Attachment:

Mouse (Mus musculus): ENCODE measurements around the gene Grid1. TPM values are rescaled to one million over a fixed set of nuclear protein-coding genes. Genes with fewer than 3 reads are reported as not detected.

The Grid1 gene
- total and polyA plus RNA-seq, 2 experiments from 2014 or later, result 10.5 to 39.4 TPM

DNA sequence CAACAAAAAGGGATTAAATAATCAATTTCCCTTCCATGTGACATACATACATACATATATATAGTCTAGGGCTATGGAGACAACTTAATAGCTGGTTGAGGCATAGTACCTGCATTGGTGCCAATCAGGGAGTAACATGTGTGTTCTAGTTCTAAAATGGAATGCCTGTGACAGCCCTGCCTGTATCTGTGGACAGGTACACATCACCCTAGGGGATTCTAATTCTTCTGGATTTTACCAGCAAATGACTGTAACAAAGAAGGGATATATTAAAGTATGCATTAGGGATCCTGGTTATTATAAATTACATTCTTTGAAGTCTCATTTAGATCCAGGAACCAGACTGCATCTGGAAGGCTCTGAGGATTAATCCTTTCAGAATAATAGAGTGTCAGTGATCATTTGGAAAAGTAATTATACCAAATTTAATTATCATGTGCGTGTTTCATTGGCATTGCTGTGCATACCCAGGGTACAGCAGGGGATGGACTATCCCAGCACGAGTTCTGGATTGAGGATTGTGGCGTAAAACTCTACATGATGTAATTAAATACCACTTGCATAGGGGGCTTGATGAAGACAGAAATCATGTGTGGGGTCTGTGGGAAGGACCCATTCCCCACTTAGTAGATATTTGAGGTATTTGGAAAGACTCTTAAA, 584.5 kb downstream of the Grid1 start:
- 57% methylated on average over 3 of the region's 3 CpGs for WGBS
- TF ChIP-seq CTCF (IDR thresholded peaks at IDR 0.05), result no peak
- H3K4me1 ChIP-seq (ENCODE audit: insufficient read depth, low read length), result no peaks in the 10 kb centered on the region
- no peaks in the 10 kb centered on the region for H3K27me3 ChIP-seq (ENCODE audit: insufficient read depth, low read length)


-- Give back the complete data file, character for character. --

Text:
Mouse (Mus musculus): ENCODE measurements around the gene Grid1. TPM values are rescaled to one million over a fixed set of nuclear protein-coding genes. Genes with fewer than 3 reads are reported as not detected.

The Grid1 gene
- total and polyA plus RNA-seq, 2 experiments from 2014 or later, result 10.5 to 39.4 TPM

DNA sequence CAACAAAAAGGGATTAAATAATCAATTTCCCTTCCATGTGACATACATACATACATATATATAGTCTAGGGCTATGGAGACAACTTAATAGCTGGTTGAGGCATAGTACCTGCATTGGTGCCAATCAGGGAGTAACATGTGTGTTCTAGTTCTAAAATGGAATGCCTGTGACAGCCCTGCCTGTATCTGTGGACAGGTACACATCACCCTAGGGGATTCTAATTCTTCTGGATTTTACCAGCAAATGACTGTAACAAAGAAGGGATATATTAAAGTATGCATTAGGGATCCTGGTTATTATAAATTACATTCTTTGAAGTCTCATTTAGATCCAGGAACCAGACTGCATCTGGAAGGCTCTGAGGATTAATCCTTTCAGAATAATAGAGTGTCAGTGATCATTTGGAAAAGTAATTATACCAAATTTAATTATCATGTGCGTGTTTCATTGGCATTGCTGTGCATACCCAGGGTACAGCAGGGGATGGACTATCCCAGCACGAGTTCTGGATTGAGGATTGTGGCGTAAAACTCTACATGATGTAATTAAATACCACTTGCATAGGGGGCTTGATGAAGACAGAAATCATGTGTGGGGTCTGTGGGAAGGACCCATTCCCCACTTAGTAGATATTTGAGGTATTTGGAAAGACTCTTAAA, 584.5 kb downstream of the Grid1 start:
- 57% methylated on average over 3 of the region's 3 CpGs for WGBS
- TF ChIP-seq CTCF (IDR thresholded peaks at IDR 0.05), result no peak
- H3K4me1 ChIP-seq (ENCODE audit: insufficient read depth, low read length), result no peaks in the 10 kb centered on the region
- no peaks in the 10 kb centered on the region for H3K27me3 ChIP-seq (ENCODE audit: insufficient read depth, low read length)